The following description is from my own experience of meditation.
I have inserted stars (*) to give additional information at the end of the page. Feel free to read them at the end.
For morning or daytime meditation I usually sit on a pillow, cross legged with a straight back. For bedtime meditation I lie flat on my back. When it comes to posture, my meditation teacher always told me to remember two things; have a straight but relaxed back, and to be comfortable
I meditate on the natural breath, whereby I close my eyes and pay attention to the normal flow of my breath. Specifically, I place my attention on the area just below my nostrils*, where I can feel the brush of air from inhales and exhales. Ideally, I want to remain focussed on the breath for the entire session, however distractions come in many forms.
They may come as external sounds, internal feelings, and most commonly, thoughts from the mind. During the meditation, I regard anything other than me focussing on the breath, as a distraction**.
Bringing it back
Now the important part, as soon as I notice (become aware) I have been distracted from the breath, I should bring my attention back to the breath (below the nostrils). This is the exact same process for every distraction that comes up during the meditation***. I acknowledge the thought, feeling or sound, and gently bring my attention back to the breath. Each time I bring myself back, I strengthen my meditation practice.
With consistent practice, the following happens:
- I begin to notice the moment I have been pulled by a distraction, much quicker than before. Thereby my ability to choose what I place my attention on is enhanced.
- The more breaths I am able to focus on, the more calm my breathing and heart rate become, while the distractions seem to be quieter and easier to let go.
- I am more aware of internal thoughts and feelings when they arise whilst in and outside of the meditation practice. SInce meditating I have noticed an improvement in my emotional intelligence.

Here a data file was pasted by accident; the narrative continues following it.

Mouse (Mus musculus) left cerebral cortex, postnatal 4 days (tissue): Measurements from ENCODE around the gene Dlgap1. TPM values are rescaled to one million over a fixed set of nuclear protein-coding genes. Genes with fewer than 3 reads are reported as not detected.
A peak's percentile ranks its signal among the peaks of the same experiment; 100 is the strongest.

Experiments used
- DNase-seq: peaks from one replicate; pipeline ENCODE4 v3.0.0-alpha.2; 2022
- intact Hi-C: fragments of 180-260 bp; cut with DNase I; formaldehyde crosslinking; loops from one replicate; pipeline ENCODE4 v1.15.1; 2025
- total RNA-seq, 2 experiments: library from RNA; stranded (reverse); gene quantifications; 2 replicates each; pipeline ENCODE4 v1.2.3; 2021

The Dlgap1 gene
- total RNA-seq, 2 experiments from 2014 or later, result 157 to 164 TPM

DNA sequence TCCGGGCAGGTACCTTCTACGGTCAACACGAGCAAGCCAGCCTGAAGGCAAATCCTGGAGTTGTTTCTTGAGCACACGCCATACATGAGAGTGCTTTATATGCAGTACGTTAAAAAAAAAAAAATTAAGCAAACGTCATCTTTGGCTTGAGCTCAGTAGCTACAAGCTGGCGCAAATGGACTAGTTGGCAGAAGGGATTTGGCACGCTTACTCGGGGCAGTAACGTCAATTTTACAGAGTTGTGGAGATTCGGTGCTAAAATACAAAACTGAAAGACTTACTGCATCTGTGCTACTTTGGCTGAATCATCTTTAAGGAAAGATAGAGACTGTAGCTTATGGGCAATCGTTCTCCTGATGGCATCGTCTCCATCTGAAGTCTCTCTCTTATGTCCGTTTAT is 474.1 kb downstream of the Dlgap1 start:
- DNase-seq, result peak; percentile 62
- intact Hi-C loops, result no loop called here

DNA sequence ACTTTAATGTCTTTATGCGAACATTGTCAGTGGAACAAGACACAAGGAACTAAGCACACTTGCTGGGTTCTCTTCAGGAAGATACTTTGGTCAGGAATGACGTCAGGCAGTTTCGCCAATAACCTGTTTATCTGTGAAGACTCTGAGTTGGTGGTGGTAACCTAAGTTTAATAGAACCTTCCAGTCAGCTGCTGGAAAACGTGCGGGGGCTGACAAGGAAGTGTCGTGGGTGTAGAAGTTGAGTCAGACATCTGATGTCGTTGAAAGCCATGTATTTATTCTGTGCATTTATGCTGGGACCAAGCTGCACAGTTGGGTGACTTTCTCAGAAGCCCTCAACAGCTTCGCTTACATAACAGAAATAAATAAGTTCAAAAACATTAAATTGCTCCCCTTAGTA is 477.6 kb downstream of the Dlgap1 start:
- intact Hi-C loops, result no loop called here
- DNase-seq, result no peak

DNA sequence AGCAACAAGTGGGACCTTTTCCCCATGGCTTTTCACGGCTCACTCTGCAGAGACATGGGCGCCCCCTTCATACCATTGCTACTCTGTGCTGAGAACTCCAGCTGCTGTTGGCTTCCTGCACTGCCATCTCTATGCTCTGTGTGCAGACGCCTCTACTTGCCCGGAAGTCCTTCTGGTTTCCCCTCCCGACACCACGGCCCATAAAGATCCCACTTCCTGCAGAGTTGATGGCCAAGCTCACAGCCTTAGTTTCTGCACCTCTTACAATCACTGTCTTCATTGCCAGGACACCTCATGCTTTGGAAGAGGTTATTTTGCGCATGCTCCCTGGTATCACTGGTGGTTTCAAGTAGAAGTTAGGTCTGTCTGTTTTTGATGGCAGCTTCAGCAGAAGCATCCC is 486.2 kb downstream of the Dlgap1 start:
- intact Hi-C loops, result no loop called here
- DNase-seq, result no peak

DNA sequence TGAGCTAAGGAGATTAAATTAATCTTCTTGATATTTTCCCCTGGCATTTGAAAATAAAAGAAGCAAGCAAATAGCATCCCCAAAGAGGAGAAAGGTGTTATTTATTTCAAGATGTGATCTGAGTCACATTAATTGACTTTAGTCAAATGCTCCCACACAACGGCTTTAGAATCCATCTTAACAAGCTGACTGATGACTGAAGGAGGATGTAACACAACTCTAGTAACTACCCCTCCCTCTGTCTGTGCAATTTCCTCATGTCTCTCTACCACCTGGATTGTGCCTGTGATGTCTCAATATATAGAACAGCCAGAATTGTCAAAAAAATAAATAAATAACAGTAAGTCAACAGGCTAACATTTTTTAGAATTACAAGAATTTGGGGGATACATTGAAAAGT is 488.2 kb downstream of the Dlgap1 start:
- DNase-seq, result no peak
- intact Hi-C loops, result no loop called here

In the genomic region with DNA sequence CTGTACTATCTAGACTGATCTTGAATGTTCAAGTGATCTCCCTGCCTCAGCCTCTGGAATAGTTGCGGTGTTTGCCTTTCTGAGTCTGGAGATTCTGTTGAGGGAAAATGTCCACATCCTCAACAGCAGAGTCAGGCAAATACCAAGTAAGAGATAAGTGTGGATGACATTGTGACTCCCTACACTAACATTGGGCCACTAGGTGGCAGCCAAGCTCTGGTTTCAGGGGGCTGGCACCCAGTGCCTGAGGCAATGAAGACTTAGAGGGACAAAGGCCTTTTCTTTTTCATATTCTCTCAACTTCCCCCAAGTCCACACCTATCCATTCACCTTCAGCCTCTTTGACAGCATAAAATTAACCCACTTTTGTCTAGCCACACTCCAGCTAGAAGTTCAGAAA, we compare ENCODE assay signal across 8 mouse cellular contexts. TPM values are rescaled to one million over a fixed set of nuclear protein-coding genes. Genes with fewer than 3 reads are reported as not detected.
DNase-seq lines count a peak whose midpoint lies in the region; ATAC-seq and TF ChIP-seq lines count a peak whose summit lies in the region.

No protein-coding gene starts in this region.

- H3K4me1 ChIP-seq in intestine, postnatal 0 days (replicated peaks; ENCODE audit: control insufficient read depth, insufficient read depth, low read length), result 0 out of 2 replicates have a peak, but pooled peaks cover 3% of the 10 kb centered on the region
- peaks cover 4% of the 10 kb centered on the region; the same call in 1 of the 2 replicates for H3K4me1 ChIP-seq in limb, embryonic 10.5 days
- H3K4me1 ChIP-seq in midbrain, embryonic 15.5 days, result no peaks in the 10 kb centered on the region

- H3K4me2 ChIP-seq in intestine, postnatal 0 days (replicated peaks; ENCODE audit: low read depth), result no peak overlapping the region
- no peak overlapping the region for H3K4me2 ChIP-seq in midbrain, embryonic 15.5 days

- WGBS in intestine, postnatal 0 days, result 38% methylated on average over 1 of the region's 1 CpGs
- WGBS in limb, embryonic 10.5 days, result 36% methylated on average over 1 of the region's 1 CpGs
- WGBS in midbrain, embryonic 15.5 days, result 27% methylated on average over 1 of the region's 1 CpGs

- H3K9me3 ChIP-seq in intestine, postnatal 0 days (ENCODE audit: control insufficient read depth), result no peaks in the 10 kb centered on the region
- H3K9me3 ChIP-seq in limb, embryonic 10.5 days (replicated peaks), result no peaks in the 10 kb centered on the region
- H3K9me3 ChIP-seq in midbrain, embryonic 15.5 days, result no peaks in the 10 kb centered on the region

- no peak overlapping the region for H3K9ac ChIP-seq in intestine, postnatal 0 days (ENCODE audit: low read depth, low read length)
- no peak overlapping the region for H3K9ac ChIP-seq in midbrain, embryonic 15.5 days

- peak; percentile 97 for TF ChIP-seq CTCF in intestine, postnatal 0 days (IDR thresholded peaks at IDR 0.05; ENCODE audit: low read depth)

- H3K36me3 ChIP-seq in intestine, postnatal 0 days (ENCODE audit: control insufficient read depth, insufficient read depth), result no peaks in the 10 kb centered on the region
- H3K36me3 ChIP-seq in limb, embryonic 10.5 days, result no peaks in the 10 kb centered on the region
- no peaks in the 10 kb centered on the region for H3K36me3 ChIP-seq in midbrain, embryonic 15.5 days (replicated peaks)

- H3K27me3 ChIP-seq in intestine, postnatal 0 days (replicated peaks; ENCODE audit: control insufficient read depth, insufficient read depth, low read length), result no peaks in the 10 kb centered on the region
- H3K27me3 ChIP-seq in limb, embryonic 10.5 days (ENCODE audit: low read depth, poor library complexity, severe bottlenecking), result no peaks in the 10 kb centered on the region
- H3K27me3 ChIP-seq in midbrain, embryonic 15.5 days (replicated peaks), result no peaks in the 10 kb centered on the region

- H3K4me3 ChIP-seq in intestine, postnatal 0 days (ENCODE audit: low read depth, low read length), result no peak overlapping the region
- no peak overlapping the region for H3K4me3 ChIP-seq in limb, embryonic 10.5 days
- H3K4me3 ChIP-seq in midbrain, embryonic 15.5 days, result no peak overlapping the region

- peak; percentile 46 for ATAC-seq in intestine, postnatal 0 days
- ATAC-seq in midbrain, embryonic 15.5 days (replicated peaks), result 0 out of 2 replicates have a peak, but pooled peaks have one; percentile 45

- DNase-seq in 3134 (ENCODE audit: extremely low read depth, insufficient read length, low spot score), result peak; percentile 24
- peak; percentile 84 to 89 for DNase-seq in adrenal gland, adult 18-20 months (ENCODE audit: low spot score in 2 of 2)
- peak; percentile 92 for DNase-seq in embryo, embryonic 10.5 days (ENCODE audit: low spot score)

- I am able to let go of frustration and irritation much easier than before. Stress and anxiety still come albeit much less, and my ability to manage myself and not get overwhelmed has improved considerably.
- My general quality of life has improved. The relationships I have with people are loving and trusting I experience things in the present moment as though for the first time. Gratitude comes more naturally and feels great!
My experience of meditation has changed over time and still varies from session to session. In the beginning (5 years ago) I was more self-conscious and concerned with if I was doing it right, if it was actually working and whether it was the same for others. Since then, I’ve learned from other meditators, lectures and classes**** but most importantly, I’ve learned to trust my own experience. From giving it a proper go and initially applying just 10 minutes a day when I woke up in the morning, I could already see and feel the impact my practice was having on my day to day. I was astounded at the clarity, open perspective, improved emotional intelligence, quality of sleep and reduction in stress and anxiety - to name just a few.
Today, some sessions are peaceful with minimal mental distractions, and others are still noisy with thoughts and feelings everywhere. I’ve come to realise I’m still going to have sessions which are difficult, but that’s ok and shouldn’t be taken as a negative. Sometimes those disruptive sessions can be the most fruitful, perhaps enhancing resilience and discipline. Notably, my meditation practice has made me aware of when undesirable thoughts about myself or others impact my choices and behaviours. Having the awareness too recognise if a thought is coming from a place of judgement, insecurity or non-acceptance and consciously choosing to observe the thoughts rather than be swept away by them.
A meditation session is a place I can be honest with myself about how I’m feeling, thinking and where I’m currently at. When I do the ‘work’ in the session, life outside the session falls into place with a sense of flow and ease. The opposite seems true when I have not been meditating; I may start looking externally for scraps of joy, until being reminded to go inwards. I’m still working on it all, forever a student, as they say. I hope to remain open minded to allow new ideas and change into my life, just as I did with meditation.
* Focussing on just one area narrows down my focus and strengthens my ability to concentrate.
** This is not to say distractions are bad, distractions are an integral part of meditation. They are the yang to the yin. If they did not exist then awareness of them would not exist. If there were no distractions in the world i.e. anything that pulls our attention without our choice, it would not be necessary to meditate.
*** Some distractions will be ‘louder’ than others for instance, a pain in the body might be more difficult to let go of than the tweet of a bird. For any distraction, I observe it, acknowledge I am aware of it, and gently bring my attention back to the breath- this is the essence of meditation.